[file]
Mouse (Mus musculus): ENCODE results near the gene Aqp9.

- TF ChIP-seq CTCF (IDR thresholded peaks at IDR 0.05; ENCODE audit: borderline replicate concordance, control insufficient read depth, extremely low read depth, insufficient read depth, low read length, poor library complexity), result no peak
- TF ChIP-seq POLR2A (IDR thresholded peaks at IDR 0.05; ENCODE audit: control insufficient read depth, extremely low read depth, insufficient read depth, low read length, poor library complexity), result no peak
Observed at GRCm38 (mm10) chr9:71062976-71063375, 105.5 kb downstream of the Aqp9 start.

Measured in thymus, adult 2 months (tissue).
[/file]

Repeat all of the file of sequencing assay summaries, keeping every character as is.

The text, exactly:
Mouse (Mus musculus): ENCODE results near the gene Aqp9.

- TF ChIP-seq CTCF (IDR thresholded peaks at IDR 0.05; ENCODE audit: borderline replicate concordance, control insufficient read depth, extremely low read depth, insufficient read depth, low read length, poor library complexity), result no peak
- TF ChIP-seq POLR2A (IDR thresholded peaks at IDR 0.05; ENCODE audit: control insufficient read depth, extremely low read depth, insufficient read depth, low read length, poor library complexity), result no peak
Observed at GRCm38 (mm10) chr9:71062976-71063375, 105.5 kb downstream of the Aqp9 start.

Measured in thymus, adult 2 months (tissue).